any help would be appreciated

  3. Hi. I am supposedly on a two computer network in my home, but have a subnet mask address. Does this mean there is at least one other computer involved? I ask because I believe that there is another one involved in a situation where my internet activities are actually being monitored from a computer outside my home.

    Your explanation was the only one of the ones on the internet that I could understand. Thank you for using the analogy.

  4. There’s always a subnet mask, so seeing one doesn’t really tell you anyting about the presence of any other computers on the network.

  5. This may be the wrong thread for this, but….

    This is the analogy I use for people when I try and explain ip addys… Lets use the default ip for home networks,, and actual street addresses as an example.

    192 = the country you live in
    168 = the state you live in
    1 = the city you live in
    the second 1 = your actual street address

    If you have an address of and you send a letter to your neighbor, they would (theroiectily) have an ip address of
    When the mail man picks up your letter to deliver it (acting like a router), he would look at the ip addy and see that the address is on the same street, so there would be no need to take it back to the office and send it to the recipient… He could simply walk next door and drop it off himself and it would get there very fast.

    If you were sending a letter to the next city over, but they have the same street address as you… say the mail man (router) would know to bring the letter back to the office and “route” it from there to the next city over and in turn, to the actual street address.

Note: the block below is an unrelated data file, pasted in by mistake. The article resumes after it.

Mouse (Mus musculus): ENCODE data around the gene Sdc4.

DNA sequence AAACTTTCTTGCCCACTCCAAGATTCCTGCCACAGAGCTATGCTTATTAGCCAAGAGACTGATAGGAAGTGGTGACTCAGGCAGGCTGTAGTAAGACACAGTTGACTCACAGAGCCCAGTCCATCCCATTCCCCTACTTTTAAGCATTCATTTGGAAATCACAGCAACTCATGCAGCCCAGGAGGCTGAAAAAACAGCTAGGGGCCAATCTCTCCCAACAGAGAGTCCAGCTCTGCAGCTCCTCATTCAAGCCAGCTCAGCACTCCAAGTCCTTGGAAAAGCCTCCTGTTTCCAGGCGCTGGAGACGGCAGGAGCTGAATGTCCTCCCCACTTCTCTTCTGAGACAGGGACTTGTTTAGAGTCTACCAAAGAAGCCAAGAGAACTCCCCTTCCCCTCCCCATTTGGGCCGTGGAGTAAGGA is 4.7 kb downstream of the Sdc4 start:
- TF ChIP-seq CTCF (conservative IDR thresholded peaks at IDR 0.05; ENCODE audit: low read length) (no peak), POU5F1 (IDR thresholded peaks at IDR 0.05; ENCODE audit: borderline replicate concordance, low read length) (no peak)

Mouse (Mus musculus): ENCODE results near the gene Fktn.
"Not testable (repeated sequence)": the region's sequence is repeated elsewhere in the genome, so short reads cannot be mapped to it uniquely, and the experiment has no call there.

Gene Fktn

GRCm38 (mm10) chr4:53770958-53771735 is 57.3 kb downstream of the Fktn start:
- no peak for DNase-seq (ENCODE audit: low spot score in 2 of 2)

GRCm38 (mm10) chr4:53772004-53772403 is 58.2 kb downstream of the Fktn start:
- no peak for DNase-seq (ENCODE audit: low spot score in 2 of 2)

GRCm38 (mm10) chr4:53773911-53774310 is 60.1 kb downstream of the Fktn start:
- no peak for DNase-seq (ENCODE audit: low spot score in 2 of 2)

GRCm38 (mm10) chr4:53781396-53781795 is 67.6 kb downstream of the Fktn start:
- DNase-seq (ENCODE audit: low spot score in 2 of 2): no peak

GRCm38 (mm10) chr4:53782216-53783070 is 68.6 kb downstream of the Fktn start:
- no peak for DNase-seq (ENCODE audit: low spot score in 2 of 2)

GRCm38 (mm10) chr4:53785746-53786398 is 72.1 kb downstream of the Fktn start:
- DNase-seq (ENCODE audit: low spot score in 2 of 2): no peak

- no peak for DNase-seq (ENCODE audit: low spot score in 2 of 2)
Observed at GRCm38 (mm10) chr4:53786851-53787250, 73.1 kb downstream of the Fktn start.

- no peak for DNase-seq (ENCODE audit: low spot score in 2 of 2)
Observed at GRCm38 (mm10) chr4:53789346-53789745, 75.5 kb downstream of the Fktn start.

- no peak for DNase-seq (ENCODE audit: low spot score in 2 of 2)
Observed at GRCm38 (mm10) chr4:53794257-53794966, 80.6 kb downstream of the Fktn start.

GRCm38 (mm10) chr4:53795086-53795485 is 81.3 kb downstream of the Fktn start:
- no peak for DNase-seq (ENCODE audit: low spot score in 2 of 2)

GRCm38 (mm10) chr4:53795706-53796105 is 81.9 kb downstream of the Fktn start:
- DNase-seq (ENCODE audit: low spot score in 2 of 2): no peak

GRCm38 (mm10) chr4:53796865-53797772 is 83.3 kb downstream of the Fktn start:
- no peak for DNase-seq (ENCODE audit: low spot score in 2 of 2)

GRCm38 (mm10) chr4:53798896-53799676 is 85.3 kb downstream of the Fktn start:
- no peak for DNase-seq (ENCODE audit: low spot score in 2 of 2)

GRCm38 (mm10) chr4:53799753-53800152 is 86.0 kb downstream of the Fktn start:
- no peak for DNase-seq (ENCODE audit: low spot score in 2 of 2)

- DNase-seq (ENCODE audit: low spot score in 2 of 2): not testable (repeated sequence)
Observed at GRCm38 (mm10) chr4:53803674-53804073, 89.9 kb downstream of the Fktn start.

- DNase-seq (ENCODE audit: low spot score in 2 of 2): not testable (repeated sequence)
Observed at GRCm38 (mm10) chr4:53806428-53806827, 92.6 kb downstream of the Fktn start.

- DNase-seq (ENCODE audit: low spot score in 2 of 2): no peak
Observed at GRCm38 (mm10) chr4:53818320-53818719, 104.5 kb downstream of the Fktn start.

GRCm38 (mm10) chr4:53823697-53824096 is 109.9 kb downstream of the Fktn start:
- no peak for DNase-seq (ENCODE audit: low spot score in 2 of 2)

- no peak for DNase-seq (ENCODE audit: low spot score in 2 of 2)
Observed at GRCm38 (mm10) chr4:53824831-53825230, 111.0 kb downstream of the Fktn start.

So on and so on up the line for country (192) and state (168).

    That’s the best way I’ve found to explain it. Bringing dynamic ip’s (mobile homes) into the picture makes things a little more difficult.

  6. hi i’m just getting into subnet masking, but i still don’t get it, is there any where which explain’s this in a more simple way

  7. We have a dsl service that splits in our home and my husband uses one and myself the other on my computer for internet access. When I click on the icon it shows me surrounding area wireless users. Some with Secure Access and others with Unsecure access. In a discussion with neighbors, there is a concern that someone can get access into the computer by somehow overriding the subnet mask (router #’s). Is that even possible and should we be concerned or take any precautions to prevent it?

  8. They don’t even have to play with the subnet mask. An unsecured wireless network can be used by anyone close enough to get a signal.

    In cases like that, I strongly suggest enabling WEP, or “Wired Equivalent Privacy” on your wireless networks. It takes a little doing, and education.

  9. hi mike. if what you said is true you live very close to me because my ip address is 192.168.0. not saying the rest. and my friend had 192.168.1. not telling rest but we live in the same town. i dont think that the third number means city.